I’m an instinctive monarchist, probably because I’ve won two jackpots in life; being born in England during the reign of our greatest ever King or Queen, Her Majesty Queen Elizabeth II. Or First as the Scots style her. She succeeded her almost equally popular father at a comparatively young age and, given her mother’s longevity genes will reign for many more years.
However, I’m increasingly disappointed with her heir, Prince Charles. Each year he becomes more of a pain. The Schleswig-Holstein-Sturzkampfgeschwaders are not blessed with natural intelligence; it needed the introduction of Bowes-Lyons canniness into the bloodline to temporarily reinvigorate the Royal pedigree from downward-spiralling dimness. Thus Charles is receptive, like Mr Toad, to the latest fad that attracts his attention. And so the Aston-Martin driver becomes an advocate of wind turbine subsidies whilst declaiming that we should become happier with less. Read this article and weep:
The man’s a fool and will do the monarchy irreparable harm. That’s why I have slowly, gradually, and with much regret, come to the decision that the monarchy in England in its present form must end with the present reign. Note that I’m not proposing a Republic, Sarkozy, Chirac, Mitterand, Obama, Bush, Clinton etc are all shining examples of the failure of the presidential system. And I can’t stand the leftie PC proponents of republicanism like Alibhai-Brown.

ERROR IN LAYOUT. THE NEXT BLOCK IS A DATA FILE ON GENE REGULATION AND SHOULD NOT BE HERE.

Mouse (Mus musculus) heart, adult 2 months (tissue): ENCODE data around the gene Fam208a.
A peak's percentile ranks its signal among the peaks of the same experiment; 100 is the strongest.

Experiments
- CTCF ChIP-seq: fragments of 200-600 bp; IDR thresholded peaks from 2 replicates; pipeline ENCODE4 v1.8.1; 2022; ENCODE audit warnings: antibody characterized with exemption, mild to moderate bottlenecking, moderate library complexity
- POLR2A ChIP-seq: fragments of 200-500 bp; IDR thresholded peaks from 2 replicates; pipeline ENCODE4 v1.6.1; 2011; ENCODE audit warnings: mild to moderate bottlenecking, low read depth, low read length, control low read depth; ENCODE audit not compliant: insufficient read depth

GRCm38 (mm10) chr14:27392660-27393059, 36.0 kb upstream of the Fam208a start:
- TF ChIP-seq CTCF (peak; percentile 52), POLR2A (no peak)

Instead, I suggest that a modern form of the ancient Witangemot system of electing a monarch should be adopted. (See note. Ed) As the post-election befuddlement last year, or the current Belgian failure to form a government shows, the Civil Service will keep the country ticking over nicely. The Crown is just a symbol and anybody can be trained to perform the twiddly ceremonial bits. Squeaker Bercow is a case in point. Why would an oath to one’s fellow citizens to perform one’s duty be of any less value than to an individual who happened by accident of birth to inherit the title? So let us, the electorate, elect a King or Queen each May to act as the constitutional head of state for the next year. Someone of the exceptional calibre of Mrs Ann Timson
That’s definitely someone cut from the same cloth as Queen Elizabeth I. And she wears purple!
The modern Witangemot system that I propose is a modernised version of the Witan or Witangemot that flourished in Anglo-Saxon England from the 7th century until the usurpation of the English throne by William the Bastard. The original Witangemot was an informal cabinet of counsellors from the Anglo-Saxon aristocracy who assisted the King. Among its powers was the ability to nominate or confirm the heir to the throne from a pool of well-bred candidates. While the eldest son of the reigning monarch was usually crowned, the support of the Witangemot gave "democratic" authority in the fair and legal Anglo-Saxon society. Obviously, universal suffrage means that the modern Witan will not be limited to the great and the good of the establishment and I suggest that voting for the next constitutional monarch is conducted at the same time as local elections. More on the old Witan here: http://en.wikipedia.org/wiki/Witenagemot